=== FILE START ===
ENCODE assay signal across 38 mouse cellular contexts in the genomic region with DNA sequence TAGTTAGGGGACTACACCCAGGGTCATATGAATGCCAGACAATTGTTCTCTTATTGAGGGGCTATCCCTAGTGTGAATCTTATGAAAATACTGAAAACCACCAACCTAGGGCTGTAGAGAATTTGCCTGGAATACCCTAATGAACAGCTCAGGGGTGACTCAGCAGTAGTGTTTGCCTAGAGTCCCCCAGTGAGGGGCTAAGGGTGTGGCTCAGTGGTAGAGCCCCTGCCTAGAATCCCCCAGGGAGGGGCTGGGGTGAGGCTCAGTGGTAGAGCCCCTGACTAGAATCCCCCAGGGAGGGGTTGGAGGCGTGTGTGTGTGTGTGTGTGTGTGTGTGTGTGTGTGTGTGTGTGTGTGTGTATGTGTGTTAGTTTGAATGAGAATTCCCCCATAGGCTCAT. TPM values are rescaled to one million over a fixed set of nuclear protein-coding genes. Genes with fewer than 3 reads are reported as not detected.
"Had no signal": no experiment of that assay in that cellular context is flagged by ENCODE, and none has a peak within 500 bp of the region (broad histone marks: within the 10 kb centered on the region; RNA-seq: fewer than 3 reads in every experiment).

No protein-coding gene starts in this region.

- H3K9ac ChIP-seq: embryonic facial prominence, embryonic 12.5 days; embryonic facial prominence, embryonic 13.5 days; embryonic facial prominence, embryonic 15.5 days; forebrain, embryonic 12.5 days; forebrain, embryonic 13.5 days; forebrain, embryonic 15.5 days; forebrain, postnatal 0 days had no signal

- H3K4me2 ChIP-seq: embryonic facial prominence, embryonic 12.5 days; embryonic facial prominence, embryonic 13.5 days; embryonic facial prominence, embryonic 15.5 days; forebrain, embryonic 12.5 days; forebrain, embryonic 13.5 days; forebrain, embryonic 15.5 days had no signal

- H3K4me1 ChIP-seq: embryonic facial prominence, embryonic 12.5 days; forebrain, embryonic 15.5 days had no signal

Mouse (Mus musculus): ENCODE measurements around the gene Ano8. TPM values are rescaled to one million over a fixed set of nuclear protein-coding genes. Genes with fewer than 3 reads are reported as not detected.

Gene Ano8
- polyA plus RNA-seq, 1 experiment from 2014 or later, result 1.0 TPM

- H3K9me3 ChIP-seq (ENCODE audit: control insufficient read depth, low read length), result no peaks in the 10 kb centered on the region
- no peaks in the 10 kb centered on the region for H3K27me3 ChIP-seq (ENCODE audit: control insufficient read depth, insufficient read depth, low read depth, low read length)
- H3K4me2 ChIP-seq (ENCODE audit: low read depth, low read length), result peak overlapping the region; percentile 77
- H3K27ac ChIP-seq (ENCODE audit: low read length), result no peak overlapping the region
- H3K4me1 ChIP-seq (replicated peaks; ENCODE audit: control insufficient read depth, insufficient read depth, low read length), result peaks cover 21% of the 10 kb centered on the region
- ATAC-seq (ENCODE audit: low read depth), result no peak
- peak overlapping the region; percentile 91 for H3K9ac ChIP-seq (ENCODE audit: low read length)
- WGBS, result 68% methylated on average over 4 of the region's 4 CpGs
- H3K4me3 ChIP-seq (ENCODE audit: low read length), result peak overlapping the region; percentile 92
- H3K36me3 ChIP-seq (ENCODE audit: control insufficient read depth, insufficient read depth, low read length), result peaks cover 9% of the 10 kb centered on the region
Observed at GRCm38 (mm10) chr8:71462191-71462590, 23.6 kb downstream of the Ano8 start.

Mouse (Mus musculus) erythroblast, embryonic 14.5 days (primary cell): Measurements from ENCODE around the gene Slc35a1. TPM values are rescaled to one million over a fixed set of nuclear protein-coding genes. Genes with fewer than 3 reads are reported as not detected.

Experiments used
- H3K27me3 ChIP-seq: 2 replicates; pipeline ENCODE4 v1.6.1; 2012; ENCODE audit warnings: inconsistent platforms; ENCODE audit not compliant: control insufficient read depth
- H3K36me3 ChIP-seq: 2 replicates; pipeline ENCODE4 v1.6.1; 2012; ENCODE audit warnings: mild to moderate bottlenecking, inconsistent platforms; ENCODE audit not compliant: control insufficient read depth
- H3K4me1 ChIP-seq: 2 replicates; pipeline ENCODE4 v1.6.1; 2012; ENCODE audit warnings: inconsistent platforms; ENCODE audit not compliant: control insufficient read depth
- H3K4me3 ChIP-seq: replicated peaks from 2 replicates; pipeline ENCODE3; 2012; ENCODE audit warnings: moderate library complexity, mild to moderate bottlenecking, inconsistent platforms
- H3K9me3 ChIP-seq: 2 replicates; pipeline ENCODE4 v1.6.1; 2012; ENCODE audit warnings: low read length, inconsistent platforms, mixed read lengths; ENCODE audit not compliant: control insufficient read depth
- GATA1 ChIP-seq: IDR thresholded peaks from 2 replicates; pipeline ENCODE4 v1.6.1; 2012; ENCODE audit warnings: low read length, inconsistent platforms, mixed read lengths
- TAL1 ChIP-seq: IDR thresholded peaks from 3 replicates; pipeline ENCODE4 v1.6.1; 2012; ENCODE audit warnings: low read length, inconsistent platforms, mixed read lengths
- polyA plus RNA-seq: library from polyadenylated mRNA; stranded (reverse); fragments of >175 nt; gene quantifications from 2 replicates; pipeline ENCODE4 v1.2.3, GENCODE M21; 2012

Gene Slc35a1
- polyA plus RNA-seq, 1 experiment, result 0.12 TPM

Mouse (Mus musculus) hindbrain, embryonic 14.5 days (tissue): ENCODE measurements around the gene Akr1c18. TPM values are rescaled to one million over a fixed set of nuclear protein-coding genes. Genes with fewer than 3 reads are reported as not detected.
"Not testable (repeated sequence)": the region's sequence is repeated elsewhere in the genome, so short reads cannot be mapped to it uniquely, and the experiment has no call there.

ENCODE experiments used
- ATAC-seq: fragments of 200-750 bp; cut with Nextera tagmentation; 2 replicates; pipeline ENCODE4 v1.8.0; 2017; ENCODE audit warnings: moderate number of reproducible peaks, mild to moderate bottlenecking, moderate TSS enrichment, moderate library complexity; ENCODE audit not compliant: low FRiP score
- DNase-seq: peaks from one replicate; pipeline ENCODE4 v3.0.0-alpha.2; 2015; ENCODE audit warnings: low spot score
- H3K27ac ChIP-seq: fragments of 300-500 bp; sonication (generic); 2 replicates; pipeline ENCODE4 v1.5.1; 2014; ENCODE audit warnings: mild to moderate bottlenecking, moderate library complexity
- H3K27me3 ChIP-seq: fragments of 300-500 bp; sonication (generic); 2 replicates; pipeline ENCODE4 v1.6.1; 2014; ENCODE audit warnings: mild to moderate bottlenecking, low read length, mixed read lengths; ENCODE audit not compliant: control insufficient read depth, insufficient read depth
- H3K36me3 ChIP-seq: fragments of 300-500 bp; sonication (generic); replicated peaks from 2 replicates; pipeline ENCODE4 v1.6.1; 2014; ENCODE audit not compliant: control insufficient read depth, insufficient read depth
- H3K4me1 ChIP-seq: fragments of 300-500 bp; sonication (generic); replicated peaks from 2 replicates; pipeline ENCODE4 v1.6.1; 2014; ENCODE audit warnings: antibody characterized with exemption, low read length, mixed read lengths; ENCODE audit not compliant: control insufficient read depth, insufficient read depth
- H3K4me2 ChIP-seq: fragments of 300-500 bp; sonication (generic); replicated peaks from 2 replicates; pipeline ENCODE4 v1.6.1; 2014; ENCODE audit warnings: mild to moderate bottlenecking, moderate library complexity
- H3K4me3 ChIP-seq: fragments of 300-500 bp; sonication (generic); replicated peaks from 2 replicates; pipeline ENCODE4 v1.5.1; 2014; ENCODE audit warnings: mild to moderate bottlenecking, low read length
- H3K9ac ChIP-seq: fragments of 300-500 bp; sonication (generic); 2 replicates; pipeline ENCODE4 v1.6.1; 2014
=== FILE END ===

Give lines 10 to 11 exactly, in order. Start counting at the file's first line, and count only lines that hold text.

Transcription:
- H3K9me3 ChIP-seq (ENCODE audit: control insufficient read depth, low read length), result no peaks in the 10 kb centered on the region
- no peaks in the 10 kb centered on the region for H3K27me3 ChIP-seq (ENCODE audit: control insufficient read depth, insufficient read depth, low read depth, low read length)